4. How Will Direct Investing Develop in the Future?:
4.2 Variation around the expected scenario
The following are important factors which could lead to outcomes other than the expected scenario:
• The size of the asset pool available for direct investment
• The constraints faced by direct investors
• Investors’ motivation for direct investment
Specific trends that could impact each of these – either positively or negatively – include economic factors, such as global economic growth rates; changes in institutional risk appetite; new regulation; and the future experience of direct investors. Important interlinkages are summarized in Figure 18. The motivation of institutions to adopt direct investing, for instance, could be undercut by a major blow up of a direct investing strategy, which in turn might prompt tougher regulatory constraints. As this example implies, while the various influences might occur in isolation, it is more likely that they will have a major impact on direct investing to the extent they are interconnected.
Two potential multi-factor scenarios follow – one on the upside, the other on the downside.
Potential upside scenario
In this scenario, direct-investing programmes at major institutions deliver a run of strong returns over the next 10 years while avoiding blow ups, demonstrating that institutions have developed the right culture and governance to manage direct investing.
At the same time, asset-owner returns are vigorously discussed in the press and by politicians, leading to pressure to publish detailed information on the amounts they are charged by external managers.
In parallel, policy-makers create frameworks that increase opportunities for asset owners to invest directly in long-term assets such as infrastructure. A tipping point is reached as the industry comes to believe that:
• Institutions have the collective experience, culture and governance to run large-scale direct investing programmes
• Core investments are too important to delegate, given political and cost pressures
• Direct investing can deliver steady performance and should form a major allocation within any diversified investment portfolio
• Roles within direct-investment programmes are well paid and attractive, enabling recruitment and retention of talented personnel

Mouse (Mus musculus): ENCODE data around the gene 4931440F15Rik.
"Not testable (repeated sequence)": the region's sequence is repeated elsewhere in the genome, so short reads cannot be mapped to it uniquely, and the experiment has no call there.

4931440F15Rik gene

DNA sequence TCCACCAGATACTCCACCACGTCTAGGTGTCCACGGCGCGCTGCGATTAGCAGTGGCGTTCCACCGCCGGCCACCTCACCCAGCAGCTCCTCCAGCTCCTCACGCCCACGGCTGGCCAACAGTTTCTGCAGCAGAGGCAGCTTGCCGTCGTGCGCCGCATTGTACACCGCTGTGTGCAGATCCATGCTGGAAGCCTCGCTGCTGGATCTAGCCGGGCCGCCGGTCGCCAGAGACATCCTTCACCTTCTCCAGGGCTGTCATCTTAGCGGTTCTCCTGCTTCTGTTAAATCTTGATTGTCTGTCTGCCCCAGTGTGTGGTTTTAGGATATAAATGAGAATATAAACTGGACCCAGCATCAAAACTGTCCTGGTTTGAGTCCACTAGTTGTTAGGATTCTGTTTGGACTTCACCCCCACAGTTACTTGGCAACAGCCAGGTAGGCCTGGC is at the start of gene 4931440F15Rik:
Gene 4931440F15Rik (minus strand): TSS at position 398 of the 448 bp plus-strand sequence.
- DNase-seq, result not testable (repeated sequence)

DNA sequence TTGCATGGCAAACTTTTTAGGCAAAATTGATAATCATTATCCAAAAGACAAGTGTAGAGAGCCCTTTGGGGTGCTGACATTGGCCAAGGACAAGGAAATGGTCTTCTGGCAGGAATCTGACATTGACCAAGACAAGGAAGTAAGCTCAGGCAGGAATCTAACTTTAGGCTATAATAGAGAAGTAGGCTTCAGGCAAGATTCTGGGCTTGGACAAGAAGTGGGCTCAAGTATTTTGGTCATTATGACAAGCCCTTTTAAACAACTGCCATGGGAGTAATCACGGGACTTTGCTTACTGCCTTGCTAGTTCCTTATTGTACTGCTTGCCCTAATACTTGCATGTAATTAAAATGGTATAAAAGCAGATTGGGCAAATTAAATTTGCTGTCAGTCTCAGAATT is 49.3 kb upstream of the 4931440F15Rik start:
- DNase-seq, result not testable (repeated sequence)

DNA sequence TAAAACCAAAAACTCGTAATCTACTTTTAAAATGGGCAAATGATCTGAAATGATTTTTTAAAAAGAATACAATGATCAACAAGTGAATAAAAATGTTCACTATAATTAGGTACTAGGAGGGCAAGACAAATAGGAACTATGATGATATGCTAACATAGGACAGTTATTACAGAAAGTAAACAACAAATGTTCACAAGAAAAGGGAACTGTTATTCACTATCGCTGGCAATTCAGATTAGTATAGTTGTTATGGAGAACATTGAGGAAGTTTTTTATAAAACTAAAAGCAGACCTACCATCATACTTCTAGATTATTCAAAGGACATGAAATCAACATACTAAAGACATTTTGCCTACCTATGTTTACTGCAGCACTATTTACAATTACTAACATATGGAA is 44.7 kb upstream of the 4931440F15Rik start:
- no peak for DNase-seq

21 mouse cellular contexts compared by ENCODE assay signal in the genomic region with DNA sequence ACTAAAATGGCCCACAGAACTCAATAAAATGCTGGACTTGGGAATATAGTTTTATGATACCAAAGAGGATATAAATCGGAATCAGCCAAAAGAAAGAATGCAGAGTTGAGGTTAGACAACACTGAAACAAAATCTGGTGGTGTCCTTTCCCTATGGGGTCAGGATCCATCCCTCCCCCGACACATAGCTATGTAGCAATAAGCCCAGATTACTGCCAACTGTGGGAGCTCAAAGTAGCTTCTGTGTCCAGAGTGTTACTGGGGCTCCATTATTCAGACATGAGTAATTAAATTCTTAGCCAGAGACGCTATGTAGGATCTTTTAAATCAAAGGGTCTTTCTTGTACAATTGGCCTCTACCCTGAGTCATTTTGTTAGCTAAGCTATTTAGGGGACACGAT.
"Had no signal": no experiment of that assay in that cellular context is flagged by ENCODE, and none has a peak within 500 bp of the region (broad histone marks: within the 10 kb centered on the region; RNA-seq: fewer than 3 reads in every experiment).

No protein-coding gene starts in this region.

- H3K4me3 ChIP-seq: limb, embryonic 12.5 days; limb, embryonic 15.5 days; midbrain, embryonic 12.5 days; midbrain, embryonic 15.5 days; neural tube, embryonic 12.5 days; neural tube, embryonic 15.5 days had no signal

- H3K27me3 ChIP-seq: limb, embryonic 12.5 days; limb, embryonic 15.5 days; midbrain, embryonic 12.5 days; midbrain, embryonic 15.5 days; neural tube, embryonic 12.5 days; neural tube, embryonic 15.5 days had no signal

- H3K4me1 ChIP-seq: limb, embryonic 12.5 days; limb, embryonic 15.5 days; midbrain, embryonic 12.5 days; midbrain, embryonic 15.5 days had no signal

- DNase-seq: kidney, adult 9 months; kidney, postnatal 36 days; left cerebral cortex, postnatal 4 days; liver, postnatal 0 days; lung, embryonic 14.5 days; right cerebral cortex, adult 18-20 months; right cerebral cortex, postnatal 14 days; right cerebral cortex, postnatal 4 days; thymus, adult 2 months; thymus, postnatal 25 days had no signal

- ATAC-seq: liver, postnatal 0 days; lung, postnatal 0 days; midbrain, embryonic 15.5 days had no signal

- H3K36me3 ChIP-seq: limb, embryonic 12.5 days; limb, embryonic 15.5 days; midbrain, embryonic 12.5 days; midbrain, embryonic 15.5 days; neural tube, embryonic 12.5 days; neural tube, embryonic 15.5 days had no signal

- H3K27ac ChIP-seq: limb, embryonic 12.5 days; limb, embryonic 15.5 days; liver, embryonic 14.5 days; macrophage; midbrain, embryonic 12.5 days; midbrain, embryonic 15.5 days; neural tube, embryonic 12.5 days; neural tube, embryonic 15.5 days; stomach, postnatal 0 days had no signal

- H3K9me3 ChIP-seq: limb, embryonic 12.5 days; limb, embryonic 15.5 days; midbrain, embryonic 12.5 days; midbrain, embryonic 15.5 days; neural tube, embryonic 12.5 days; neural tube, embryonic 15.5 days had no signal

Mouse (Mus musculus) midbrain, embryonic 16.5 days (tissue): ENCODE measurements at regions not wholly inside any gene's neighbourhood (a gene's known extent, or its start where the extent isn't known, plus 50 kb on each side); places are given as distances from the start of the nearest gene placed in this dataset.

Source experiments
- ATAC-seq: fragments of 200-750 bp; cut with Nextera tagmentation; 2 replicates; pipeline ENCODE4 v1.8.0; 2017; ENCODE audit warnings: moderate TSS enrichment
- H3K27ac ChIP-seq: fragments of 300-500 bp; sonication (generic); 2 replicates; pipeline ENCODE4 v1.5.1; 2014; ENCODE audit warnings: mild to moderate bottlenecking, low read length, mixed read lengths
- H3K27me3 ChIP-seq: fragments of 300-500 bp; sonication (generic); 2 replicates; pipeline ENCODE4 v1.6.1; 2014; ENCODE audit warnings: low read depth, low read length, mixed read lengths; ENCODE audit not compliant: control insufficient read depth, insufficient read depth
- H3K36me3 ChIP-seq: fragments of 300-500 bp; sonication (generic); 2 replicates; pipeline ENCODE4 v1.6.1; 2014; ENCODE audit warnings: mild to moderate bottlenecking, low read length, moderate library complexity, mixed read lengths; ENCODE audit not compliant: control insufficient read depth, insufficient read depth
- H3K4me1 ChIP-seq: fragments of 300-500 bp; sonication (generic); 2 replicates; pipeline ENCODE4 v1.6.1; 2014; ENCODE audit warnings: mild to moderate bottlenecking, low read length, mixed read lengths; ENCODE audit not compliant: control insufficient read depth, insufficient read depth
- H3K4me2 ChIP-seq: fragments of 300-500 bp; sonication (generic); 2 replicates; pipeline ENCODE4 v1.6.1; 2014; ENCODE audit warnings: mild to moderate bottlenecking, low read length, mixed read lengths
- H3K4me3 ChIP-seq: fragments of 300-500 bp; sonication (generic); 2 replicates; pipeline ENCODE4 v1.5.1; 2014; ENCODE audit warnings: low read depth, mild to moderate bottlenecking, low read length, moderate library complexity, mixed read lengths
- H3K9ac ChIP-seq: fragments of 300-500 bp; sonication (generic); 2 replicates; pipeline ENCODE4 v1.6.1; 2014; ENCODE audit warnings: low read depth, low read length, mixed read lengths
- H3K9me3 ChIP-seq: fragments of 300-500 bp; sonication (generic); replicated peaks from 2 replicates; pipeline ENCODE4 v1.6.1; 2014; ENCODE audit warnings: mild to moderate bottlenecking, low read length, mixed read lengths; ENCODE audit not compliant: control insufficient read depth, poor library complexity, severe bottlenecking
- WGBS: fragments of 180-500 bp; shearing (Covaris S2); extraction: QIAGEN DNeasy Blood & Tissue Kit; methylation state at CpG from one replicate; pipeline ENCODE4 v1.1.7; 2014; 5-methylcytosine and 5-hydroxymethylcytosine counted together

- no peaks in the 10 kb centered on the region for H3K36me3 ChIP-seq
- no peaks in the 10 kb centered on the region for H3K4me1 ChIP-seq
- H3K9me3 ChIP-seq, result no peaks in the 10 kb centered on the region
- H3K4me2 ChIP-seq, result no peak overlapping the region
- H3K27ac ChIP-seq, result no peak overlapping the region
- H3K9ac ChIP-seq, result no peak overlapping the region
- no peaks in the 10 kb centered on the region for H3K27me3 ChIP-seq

Under this scenario, the starting point of the size threshold for who can be a direct investor decreases. In turn, over the next 5-10 years, most institutions with over $25 billion in AuM embark on a significant direct-investing programme, albeit focused on a particular geography or asset class. In aggregate, the growth of direct investing increases by about 3-5% per year over underlying asset growth, and direct investing becomes a significant part of the investment industry.
Potential downside scenario
Following multiple failures and disappointments over the next three to five years, the industry recognizes that maintaining a top-class direct-investing team is difficult to get right. Under this scenario, market volatility and regular leadership changes lead institutions to make regular and significant shifts in their asset allocation. Lack of a consistent strategy and related implementation challenges lead direct-investing teams to underperform relative to external managers.
Chief Investment Officers (CIOs) of major asset owners take the view that direct investing is risky, as any underperformance is immediately blamed on their teams, since few have succeeded in educating the broader organization about the nature of direct investing and in building the governance mechanisms needed to work through periods of market tension. Some CIOs gradually wind down their direct investing programmes, while the more successful direct-investing teams are spun off to form independent boutiques, or sold to asset managers along with an asset management contract.
In parallel, following a strong listed asset performance, investment flows toward more liquid asset classes, reducing the impetus for direct investing.
Five to ten years from now, only institutions with over $50 billion in AuM will continue to develop direct investing capabilities, usually focusing on one or two key asset classes such as real estate. Direct investing grows by roughly 2-4% per year below the underlying growth in institutional assets.
These additional scenarios are presented to highlight how some of the variables driving the growth in direct investing are related. Other factors, such as a severe market crisis with specific asset classes or in general, could negatively impact those direct investors unable to withstand performance volatility, while providing potential investment opportunities for those who can. The extent to which individual asset owners or asset managers will be positioned to benefit from this trend will depend on the extent to which they address it directly.